Experts differ on whether older connected medical devices or newer ones are more to blame for making healthcare networks more vulnerable to cyberattack.
The classic narrative of insecure IoT centers on the integration of older devices into the network. In some industries, those devices pre-date the internet, sometimes by a considerable length of time, so it’s hardly surprising that businesses face a lot of challenges in securing them against remote compromise.
Even if those devices aren’t quite that old, they often lack key capabilities – in particular, remote software updates and configurable password protection – that would help IT staff defend them against modern threats.
That might not be strictly true in regards to the medical field, according to Richard Staynings, chief security strategist for medical IoT security startup Cylera. There has, he argues, been an explosion in the number and variety of medical IoT devices in recent years, and many of those gadgets are at least as insecure as the true legacy equipment in the field.
In some cases, said Staynings, the older devices might actually be considerably more secure than those of more recent vintage. In particular, those based on dated technology like older versions of electrically erasable programmable read-only memory (EEPROM).
“The older systems were written in EEPROM – you need an EEPROM reader to mess with them,” he said. “The codebase is not on the Internet for hackers to look at, and you need physical access to the EEPROM to rewrite it.”
In contrast, the newer devices frequently use software and hardware components that are much more familiar to potential attackers. “They’re more ubiquitous in their design and construction – they use [consumer off-the-shelf] operating systems, like Windows embedded, which is still being used believe it or not, and they are much more vulnerable to attack than a legacy system,” Staynings said.
Insecurity in the current generation of medical IoT hardware also carries the potential for ongoing problems, not just immediate ones. While IT assets get replaced rapidly, IoT devices often have much longer replacement cycles. “Medical devices have the half-life of plutonium,” said Staynings. “They just don’t go away.”
Other experts are less sold on Staynings’ characterization of the threat to medical IoT, arguing that the idea that newer devices pose a greater threat than older ones flies in the face of recent efforts to make them safer. Keith Mularski directs an advisory cybersecurity practice at Ernst and Young, and described Staynings’ assertion as “surprising,” noting that the regulatory landscape for connected medical devices is quickly moving standards in a positive direction.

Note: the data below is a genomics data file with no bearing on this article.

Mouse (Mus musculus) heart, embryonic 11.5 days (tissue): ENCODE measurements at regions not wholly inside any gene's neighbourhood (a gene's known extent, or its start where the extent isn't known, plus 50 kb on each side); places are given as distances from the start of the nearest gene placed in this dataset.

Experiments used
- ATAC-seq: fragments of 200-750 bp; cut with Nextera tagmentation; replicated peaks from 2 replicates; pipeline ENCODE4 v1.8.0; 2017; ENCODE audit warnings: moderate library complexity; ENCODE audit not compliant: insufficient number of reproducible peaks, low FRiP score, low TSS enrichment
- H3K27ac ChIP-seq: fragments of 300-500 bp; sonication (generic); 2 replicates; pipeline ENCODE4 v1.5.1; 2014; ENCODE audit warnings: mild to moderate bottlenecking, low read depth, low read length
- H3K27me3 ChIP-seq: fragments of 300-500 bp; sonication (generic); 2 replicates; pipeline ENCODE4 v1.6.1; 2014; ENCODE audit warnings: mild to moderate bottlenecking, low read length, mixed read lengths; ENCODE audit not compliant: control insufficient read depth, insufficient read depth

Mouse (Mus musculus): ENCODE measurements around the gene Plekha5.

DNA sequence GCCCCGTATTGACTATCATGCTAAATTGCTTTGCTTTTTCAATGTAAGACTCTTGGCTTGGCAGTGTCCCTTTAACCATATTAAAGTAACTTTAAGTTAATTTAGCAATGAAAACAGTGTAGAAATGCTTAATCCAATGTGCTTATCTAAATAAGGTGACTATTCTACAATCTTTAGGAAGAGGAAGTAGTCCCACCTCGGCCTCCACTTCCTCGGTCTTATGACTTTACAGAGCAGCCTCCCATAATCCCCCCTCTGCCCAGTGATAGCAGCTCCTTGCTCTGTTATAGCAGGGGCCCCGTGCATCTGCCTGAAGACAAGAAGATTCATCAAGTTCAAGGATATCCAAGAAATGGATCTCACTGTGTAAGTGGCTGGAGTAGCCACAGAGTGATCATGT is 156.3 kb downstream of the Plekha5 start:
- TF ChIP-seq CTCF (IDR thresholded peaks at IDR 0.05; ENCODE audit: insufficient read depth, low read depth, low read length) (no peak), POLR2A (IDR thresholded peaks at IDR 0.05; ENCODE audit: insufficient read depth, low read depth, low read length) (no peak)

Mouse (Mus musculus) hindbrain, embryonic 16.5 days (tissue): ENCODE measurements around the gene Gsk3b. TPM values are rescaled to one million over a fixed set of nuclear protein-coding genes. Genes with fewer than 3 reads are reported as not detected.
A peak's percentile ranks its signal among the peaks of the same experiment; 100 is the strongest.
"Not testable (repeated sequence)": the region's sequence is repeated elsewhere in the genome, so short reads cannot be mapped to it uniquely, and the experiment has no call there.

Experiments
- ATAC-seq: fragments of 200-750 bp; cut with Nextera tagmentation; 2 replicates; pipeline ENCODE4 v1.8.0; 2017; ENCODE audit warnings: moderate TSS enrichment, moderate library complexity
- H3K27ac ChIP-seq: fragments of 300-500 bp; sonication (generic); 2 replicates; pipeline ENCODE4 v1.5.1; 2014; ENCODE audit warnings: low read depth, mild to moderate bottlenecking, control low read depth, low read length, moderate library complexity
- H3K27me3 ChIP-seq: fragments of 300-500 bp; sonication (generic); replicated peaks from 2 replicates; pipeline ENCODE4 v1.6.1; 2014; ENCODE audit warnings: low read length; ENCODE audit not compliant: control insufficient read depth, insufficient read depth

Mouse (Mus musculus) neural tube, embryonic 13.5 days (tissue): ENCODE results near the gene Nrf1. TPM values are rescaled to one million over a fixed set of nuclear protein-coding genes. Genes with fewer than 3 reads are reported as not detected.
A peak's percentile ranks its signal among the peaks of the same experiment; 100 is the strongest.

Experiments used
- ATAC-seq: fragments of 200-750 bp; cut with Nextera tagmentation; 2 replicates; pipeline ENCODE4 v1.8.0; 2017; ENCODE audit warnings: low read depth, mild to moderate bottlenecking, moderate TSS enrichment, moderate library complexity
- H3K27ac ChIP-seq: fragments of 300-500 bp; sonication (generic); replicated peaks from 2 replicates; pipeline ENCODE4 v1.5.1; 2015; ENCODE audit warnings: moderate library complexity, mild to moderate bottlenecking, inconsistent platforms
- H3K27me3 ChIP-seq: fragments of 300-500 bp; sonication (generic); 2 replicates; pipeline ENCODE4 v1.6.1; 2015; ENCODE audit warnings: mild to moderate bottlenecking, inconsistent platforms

“The FDA has some pretty stringent guidelines that before devices can go to market, you need to put together threat modeling, so looking at security architecture, vectors, and so on ,and then in addition to that the FDA is getting ready to require third-party pen testing in premarket submissions,” said Mularski. “With legacy devices, those premarket submissions aren’t nearly as complete.”
Mularski does concede that some particularly vulnerable old devices are often more isolated on the network by design, in part because they’re more recognizable as vulnerable assets. Windows 95-vintage x-ray machines, for example, are easy to spot as a potential target for a bad actor.
“For the most part, I think most of the hospital environments, they do a good job at recognizing that they have these old deices, and the ones that are more vulnerable,” he said.
This underlines a topic most experts on – simple awareness of the potential security flaws on a given network are central to securing healthcare networks. Greg Murphy is the CEO of Ordr, a network visibility and security startup based in Santa Clara. He said that both Mularski and Staynings have points in their favor.
“Anyone who minimizes the issue of legacy devices needs to walk a mile in the shoes of the biomedical engineering department at a hospital,” he said. “[But] on the flipside, new devices that are being connected to the network have huge vulnerabilities themselves. Many manufacturers themselves don’t know what vulnerabilities their devices have.”
The only real way to address the issues, said Murphy, is at the network level – trying to make everything secure at the device level might be a near-impossibility in many cases, and even getting an accurate picture of every device connected to a network often requires the use of an automated solution.
“This is not a problem of human scale anymore,” he said.
Both Mularski and Staynings concurred on this point, as well. Regardless of which devices on a particular network are the most vulnerable, it’s worth remembering that cybercriminals generally aren’t particular about what they compromise, as long as they’re able to gain access.
“There may be an attacker that comes across these devices, runs a scan and happens to see [a vulnerability], but we really haven’t seen specific targeting of medical devices,” said Mularski. “It’s important to make sure that companies that have medical devices are enumerating their network, tracking their devices.”
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